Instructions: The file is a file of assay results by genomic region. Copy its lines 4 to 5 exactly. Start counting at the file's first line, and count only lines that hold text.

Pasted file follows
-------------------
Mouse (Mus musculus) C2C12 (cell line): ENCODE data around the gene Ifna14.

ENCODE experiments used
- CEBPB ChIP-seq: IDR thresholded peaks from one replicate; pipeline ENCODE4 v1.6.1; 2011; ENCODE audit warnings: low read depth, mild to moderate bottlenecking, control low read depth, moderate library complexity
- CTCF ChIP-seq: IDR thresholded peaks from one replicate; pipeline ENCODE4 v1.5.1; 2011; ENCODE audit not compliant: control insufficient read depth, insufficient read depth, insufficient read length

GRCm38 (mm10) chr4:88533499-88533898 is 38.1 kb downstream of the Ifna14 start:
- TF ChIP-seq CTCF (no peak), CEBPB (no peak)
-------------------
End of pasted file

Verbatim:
- CTCF ChIP-seq: IDR thresholded peaks from one replicate; pipeline ENCODE4 v1.5.1; 2011; ENCODE audit not compliant: control insufficient read depth, insufficient read depth, insufficient read length

GRCm38 (mm10) chr4:88533499-88533898 is 38.1 kb downstream of the Ifna14 start: